Some of the most successful advocates work in countries with established farmed animal movements that are more willing to accept and support activist tactics like street protests and other high-profile campaigns that generate media attention. However, talented and well-prepared individuals can get involved with farmed animal advocacy even in countries where these strategies could be more effective. This could include working as a volunteer or offering to act in a temporary care role, such as a foster home for a farm animal.

Educating the Community

Many animal control and field services officers believed community outreach was essential to their organizations. These officers felt that a focus on providing events for the public to interact with them personally increased community trust and led to positive outcomes for animals and people alike.

Officers also identified a need to continue outreach programs such as pet food pantries and community cats. Other resources that could be added included community veterinary clinics, free or low-cost spay/neuter services, and training for animal behaviorists.

These programs can address human inequities that limit access to pet care and veterinary services, contributing to the risk of shelter relinquishment. In addition, research has shown that community stressors such as economic disadvantage, poverty, crime, crowded housing, and high percentages of female-headed households are related to higher levels of reported animal cruelty. Providing pet support services may be an effective strategy for addressing these social stressors. This study’s findings can help these organizations establish and manage programs that benefit their communities and the animals within them.

Volunteer Management

The ability to recruit, train, and manage volunteers is a critical component of an animal welfare organization. A thriving volunteer program helps reduce staffing shortages and overwork, which can lead to burnout among animal shelter personnel and volunteers.

Although there are many books on general volunteer management, there needs to be more specific information available for animal care and control organizations on how to recruit and retain volunteers. This specialized manual fills that gap.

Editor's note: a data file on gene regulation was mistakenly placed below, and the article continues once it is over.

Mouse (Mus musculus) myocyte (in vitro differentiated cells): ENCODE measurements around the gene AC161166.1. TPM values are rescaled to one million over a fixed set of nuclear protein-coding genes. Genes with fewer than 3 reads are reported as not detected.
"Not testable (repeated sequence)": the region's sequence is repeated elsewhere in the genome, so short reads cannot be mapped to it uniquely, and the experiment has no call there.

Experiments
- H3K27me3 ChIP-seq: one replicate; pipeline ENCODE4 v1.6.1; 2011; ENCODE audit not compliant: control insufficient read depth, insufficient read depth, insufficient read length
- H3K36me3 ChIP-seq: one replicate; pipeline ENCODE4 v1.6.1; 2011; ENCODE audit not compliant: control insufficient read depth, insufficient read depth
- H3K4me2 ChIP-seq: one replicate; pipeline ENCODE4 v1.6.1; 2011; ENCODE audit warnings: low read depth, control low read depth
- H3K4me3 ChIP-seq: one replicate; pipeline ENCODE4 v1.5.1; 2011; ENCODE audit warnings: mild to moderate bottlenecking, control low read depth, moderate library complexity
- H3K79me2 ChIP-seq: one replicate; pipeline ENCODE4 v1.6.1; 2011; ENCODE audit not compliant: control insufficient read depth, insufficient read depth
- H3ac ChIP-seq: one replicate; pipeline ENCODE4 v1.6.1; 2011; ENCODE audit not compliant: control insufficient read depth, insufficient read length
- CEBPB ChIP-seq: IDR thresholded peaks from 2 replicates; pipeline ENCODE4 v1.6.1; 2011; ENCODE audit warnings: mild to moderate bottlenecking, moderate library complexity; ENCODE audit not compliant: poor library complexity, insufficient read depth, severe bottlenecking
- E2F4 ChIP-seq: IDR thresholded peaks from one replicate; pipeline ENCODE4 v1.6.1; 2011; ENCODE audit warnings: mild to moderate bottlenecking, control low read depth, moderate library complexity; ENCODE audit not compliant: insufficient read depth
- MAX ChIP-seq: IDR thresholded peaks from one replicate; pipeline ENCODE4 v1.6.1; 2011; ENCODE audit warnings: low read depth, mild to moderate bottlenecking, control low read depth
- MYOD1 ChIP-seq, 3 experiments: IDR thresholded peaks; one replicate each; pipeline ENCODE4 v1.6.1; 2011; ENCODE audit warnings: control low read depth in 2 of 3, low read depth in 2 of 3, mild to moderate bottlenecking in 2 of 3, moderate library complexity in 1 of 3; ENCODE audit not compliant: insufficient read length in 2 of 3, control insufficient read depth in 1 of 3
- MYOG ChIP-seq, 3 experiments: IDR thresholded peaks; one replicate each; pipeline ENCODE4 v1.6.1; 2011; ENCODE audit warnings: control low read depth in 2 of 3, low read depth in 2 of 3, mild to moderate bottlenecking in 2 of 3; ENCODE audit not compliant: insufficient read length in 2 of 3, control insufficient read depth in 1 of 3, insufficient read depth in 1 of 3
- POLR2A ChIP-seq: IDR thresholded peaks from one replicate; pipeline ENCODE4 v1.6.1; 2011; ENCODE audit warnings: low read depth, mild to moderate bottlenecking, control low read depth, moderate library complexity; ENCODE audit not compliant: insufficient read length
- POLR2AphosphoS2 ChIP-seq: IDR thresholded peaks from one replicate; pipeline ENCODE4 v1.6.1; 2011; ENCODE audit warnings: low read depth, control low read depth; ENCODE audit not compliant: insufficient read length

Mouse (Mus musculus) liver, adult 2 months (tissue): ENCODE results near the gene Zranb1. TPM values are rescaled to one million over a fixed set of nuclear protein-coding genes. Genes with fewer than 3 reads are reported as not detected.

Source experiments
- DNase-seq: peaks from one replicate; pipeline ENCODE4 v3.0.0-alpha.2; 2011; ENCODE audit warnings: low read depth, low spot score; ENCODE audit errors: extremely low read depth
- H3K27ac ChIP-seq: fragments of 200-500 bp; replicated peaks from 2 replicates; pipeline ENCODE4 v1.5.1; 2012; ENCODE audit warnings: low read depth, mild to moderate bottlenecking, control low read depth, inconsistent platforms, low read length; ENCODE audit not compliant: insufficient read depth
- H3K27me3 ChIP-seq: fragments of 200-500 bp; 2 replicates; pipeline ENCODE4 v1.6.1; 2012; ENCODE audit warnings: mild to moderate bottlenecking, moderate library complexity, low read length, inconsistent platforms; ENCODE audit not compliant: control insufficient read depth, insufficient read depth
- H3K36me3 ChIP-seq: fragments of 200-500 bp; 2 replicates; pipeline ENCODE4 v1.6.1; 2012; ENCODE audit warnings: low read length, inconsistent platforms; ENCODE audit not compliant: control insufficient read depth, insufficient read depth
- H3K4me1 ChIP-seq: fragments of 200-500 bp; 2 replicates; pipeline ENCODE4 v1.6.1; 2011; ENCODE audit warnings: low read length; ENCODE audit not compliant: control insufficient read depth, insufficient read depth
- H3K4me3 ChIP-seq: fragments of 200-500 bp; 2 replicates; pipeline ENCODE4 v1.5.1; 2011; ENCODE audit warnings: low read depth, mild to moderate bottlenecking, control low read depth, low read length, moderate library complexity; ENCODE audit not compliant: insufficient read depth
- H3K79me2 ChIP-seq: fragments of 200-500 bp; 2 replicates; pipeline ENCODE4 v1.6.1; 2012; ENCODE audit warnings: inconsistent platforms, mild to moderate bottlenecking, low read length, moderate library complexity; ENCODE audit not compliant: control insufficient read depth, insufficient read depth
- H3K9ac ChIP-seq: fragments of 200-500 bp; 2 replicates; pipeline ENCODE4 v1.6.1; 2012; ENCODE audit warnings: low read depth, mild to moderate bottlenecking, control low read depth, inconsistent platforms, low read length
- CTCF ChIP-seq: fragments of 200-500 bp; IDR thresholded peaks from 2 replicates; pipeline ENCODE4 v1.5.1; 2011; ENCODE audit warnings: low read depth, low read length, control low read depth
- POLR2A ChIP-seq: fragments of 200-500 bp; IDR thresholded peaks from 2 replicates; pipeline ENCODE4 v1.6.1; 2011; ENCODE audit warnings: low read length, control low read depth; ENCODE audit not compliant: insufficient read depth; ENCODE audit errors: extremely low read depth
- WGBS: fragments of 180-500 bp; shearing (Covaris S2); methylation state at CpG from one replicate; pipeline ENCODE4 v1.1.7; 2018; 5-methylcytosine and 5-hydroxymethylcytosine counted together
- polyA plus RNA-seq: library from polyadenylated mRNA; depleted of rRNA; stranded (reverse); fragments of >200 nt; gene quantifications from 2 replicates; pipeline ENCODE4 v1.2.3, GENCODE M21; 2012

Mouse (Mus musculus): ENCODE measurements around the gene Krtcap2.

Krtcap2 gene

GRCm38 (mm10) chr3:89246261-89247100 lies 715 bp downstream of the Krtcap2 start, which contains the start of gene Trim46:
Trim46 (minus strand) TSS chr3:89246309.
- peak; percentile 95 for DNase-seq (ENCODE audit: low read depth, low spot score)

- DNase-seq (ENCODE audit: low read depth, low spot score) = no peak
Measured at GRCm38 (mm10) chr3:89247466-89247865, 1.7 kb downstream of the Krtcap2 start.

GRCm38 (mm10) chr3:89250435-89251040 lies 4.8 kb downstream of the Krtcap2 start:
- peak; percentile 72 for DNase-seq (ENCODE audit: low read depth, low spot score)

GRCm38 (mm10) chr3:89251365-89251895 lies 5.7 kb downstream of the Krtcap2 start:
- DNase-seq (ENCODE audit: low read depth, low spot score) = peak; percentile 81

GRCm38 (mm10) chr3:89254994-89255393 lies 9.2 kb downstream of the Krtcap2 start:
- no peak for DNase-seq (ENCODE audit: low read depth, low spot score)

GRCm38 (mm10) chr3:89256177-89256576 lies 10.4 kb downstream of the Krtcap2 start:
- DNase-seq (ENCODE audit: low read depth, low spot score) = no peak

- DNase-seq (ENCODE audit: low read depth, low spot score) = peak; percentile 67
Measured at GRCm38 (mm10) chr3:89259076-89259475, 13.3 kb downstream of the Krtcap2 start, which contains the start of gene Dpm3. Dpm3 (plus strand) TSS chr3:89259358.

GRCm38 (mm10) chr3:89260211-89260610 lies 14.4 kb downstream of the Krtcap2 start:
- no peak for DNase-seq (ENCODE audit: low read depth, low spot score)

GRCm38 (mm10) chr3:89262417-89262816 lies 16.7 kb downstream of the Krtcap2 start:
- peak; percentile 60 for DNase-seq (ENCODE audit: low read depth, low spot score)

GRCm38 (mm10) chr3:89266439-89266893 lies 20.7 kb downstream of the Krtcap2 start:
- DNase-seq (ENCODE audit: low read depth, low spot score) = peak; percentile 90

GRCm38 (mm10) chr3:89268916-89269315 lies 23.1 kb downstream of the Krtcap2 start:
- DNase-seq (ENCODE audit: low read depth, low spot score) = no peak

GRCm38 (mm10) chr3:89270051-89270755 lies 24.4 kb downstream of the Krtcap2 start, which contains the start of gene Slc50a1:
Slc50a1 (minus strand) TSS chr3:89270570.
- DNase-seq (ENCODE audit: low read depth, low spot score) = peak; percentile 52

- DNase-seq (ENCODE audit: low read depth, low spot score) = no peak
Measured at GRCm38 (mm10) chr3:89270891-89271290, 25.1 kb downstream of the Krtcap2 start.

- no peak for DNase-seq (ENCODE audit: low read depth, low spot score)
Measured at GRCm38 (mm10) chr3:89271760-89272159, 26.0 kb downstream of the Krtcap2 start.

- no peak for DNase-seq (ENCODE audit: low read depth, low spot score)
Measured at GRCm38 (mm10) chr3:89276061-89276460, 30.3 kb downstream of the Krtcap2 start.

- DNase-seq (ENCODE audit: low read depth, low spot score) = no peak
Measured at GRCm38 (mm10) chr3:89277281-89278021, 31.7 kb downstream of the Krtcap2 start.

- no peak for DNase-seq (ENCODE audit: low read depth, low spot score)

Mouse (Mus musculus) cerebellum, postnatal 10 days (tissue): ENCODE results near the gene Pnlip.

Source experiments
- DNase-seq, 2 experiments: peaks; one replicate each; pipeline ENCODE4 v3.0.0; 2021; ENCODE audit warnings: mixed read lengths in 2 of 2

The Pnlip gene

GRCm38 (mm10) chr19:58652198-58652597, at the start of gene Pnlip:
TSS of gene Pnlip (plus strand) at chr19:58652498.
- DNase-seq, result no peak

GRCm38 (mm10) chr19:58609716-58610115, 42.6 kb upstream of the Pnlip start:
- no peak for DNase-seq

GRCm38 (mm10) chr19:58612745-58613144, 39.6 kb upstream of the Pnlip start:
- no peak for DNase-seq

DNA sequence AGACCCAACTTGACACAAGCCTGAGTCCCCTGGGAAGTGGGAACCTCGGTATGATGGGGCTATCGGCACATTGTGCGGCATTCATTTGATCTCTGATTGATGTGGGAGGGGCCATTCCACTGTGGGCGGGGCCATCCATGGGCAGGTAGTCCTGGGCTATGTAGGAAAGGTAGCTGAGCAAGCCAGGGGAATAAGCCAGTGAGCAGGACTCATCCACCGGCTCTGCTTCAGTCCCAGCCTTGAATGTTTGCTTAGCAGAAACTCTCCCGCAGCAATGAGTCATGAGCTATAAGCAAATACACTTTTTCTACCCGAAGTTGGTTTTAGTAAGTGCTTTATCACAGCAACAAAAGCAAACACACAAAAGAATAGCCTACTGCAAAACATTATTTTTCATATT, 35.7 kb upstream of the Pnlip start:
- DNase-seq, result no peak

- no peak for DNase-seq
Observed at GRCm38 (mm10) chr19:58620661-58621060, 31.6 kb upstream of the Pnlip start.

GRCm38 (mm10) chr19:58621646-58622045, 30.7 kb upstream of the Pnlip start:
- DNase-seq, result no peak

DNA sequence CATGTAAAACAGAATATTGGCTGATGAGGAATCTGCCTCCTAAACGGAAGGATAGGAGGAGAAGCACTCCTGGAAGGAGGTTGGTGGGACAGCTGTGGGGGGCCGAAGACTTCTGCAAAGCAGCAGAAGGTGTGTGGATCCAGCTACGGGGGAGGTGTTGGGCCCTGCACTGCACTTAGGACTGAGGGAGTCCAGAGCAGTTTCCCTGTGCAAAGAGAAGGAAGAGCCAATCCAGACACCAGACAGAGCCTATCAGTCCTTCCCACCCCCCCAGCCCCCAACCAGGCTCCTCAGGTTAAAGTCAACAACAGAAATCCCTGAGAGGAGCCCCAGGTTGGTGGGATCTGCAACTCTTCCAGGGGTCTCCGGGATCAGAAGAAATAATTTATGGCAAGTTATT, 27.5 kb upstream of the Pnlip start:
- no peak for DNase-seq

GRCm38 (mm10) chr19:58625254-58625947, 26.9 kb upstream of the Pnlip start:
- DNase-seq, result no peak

Community engagement is essential to addressing the root causes of animal cruelty and neglect. Research shows that areas with higher levels of human economic stress have higher rates of stray intake and euthanasia. Providing pet support services, such as food and supplies, low-cost veterinary care, training assistance, fences, and crates, in communities with financial distress is a critical way to improve access to the resources needed to keep pets healthy and thriving.

Fundraising

Animal welfare organizations depend on donors to fund their operations, and these supporters can be a crucial resource for helping animals. Faunalytics has researched how people support animal-focused causes and found that donating to an organization with a clear mission is associated with higher satisfaction levels for the donor.

Officers also discussed community engagement and how it related to their work. Many officers described the need for a more collaborative approach with their community. Some pointed out that there is a need for more resources to help with outreach and education and to allow officers the opportunity to interact with the public.

Other officers noted that “trap neuter return” (TNR) programs have positively impacted trust in the community and reduced the number of healthy cats euthanized. However, some officers indicated that they struggle to get support from their supervisors and leadership (“they should do more”) and from other local animal control and field service organizations and governments (“wish they had a different perspective”). This is an area where partnerships can be beneficial.

Continue Reading

Trending